As you may recall from the Pharmacy Law, Regulations, and Standards module, the Comprehensive Drug Abuse Prevention and Control Act of 1970 was created to combat and control drug abuse. This act also classified drugs with potential for abuse as controlled substances and ranked them into the five categories, or schedules, which you have already learned, or will soon learn. The agency made primarily responsible for the enforcement and prevention related to the abuse of these substances was the Drug Enforcement Administration (DEA).

One way the DEA tracks controlled substances is to assign a DEA number to every healthcare provider that allows them to write controlled prescriptions. The DEA number is also used to identify the prescriber. Every DEA number is made up of two letters, six numbers, and one check digit. The first letter is a code to identify the type of prescriber (i.e., a hospital, a practitioner, a manufacturer, etc.). The second letter is the first letter of the prescriber’s last name. The seven numbers follow, and the seventh is the check digit. Let’s walk though the steps of how to verify the DEA number.

Dr. Patterson sends in a prescription with DEA number CP2756344.

Step 1: Add digits 1, 3 and 5 = 10

Step 2: Add digits 2, 4 and 6 = 17 x 2 = 34

Step 3: Add the results for step 1 and 2 = 44. The last digit of this sum should be the same as the last digit of the DEA number.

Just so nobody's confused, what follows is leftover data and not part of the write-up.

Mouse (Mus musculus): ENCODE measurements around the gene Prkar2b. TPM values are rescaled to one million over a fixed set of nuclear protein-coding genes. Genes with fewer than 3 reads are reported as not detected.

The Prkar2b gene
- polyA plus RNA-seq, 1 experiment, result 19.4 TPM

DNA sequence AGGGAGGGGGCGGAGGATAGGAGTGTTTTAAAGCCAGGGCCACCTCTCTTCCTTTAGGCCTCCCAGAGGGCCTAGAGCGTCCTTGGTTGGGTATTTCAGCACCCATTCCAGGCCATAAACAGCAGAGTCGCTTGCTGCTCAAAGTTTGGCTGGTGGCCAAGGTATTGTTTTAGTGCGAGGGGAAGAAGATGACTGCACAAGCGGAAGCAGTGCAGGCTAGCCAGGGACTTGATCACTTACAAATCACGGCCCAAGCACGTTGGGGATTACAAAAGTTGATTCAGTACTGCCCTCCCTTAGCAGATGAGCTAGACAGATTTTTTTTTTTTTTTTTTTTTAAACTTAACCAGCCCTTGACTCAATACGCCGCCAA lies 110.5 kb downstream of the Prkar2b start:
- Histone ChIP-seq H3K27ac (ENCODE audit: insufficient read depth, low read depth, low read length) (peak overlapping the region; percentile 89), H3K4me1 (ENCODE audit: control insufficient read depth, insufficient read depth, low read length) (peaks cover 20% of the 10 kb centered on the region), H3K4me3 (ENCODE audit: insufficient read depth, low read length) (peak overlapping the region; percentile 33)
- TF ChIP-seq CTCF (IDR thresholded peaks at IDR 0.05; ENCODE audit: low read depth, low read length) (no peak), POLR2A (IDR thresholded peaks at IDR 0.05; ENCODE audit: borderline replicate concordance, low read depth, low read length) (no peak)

This DEA number is valid. Let’s try another one.

Dr. Smith sends in a prescription with DEA number CC8422965.

Step 1: Add digits 1, 3 and 5 = 19

Step 2: Add digits 2, 4 and 6 = 12 x 2 = 24

Step 3: Add the results for step 1 and 2 = 43. The last digit of this sum should be the same as the last digit of the DEA number.

Because the last digit is 3, and because the second letter is a “C,” this would not be a valid DEA number.

With advancing technology, most likely a computer will verify the DEA number for you when you’re working in the pharmacy. However, it’s important to know the basics of how the numbers work because you will have similar questions on the final exam and the PTCE.

Can I use my DEA number in different states?

Anita, I would encourage you to check with the Drug Enforcement Administration regarding their policies on DEA numbers.

Dr. Smith sends in a prescription with DEA number CC8422965.

Your second example does not seem to make sense. Step 1: Add digits 1, 3 and 5 = 19

Step 2: Add digits 2, 4 and 6 = 12 x 2 = 24

Step 3: Add the results for step 1 and 2 = 43. The last digit of this sum should be the same as the last digit of the DEA number.

Because the last digit is 3, and because the second letter is a “C,” this would not be a valid DEA number. The last digit of the DEA number in this example is “5”, which does not match the “3” from step 3, so it is not a valid DEA number. Right?